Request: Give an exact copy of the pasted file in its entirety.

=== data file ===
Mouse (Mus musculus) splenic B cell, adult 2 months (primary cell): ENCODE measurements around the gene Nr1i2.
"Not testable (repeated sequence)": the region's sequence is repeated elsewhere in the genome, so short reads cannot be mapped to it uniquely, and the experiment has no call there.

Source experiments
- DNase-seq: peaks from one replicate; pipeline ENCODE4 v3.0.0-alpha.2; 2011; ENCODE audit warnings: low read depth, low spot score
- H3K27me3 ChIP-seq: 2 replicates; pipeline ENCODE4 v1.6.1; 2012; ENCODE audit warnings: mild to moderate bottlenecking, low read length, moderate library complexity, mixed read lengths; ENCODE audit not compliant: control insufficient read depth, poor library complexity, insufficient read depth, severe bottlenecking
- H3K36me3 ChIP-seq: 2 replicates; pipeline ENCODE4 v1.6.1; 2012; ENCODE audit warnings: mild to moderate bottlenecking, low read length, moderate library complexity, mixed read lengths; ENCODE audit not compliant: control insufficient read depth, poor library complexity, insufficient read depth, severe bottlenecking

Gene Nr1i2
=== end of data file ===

Mouse (Mus musculus) splenic B cell, adult 2 months (primary cell): ENCODE measurements around the gene Nr1i2.
"Not testable (repeated sequence)": the region's sequence is repeated elsewhere in the genome, so short reads cannot be mapped to it uniquely, and the experiment has no call there.

Source experiments
- DNase-seq: peaks from one replicate; pipeline ENCODE4 v3.0.0-alpha.2; 2011; ENCODE audit warnings: low read depth, low spot score
- H3K27me3 ChIP-seq: 2 replicates; pipeline ENCODE4 v1.6.1; 2012; ENCODE audit warnings: mild to moderate bottlenecking, low read length, moderate library complexity, mixed read lengths; ENCODE audit not compliant: control insufficient read depth, poor library complexity, insufficient read depth, severe bottlenecking
- H3K36me3 ChIP-seq: 2 replicates; pipeline ENCODE4 v1.6.1; 2012; ENCODE audit warnings: mild to moderate bottlenecking, low read length, moderate library complexity, mixed read lengths; ENCODE audit not compliant: control insufficient read depth, poor library complexity, insufficient read depth, severe bottlenecking

Gene Nr1i2